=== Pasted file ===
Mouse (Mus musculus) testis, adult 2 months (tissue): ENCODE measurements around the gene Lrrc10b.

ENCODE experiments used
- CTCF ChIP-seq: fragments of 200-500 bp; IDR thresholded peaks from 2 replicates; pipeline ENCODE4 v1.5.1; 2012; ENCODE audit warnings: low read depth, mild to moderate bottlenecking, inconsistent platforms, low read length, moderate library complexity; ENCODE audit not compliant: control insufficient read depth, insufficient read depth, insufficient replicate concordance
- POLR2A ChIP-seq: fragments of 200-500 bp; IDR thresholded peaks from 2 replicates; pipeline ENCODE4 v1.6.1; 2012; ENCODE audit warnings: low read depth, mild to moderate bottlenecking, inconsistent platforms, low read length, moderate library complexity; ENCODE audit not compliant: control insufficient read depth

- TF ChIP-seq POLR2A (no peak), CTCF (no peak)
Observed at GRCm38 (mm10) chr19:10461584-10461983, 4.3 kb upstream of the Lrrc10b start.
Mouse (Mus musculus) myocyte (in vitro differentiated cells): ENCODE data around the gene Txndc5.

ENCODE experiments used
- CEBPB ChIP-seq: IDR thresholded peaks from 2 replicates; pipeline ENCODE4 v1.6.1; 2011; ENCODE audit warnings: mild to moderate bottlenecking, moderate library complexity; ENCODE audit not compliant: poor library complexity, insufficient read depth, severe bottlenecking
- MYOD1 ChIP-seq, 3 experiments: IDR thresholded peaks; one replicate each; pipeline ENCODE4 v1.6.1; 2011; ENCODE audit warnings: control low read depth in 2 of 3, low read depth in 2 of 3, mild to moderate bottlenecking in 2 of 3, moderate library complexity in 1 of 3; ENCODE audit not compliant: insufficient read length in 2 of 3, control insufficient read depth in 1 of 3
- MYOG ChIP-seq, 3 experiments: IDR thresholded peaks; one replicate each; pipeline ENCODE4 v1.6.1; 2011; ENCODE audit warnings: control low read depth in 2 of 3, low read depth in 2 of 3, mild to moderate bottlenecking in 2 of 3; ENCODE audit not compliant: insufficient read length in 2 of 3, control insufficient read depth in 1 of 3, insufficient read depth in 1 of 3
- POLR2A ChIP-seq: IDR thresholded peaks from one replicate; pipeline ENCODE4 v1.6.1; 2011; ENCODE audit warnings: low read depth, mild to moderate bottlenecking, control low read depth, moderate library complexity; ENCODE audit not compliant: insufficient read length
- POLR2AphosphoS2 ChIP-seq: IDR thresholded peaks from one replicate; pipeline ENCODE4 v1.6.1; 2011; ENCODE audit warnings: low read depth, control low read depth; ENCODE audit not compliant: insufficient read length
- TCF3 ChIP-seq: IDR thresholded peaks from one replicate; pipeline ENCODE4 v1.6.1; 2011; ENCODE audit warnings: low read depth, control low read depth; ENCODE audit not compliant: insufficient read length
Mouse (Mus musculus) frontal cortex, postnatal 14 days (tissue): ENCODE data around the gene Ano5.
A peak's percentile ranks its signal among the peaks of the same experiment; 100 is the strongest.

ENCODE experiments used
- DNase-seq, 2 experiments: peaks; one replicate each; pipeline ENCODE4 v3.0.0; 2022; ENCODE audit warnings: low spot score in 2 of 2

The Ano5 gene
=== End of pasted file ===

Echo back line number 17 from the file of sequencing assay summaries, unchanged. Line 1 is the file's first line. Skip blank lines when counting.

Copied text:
ENCODE experiments used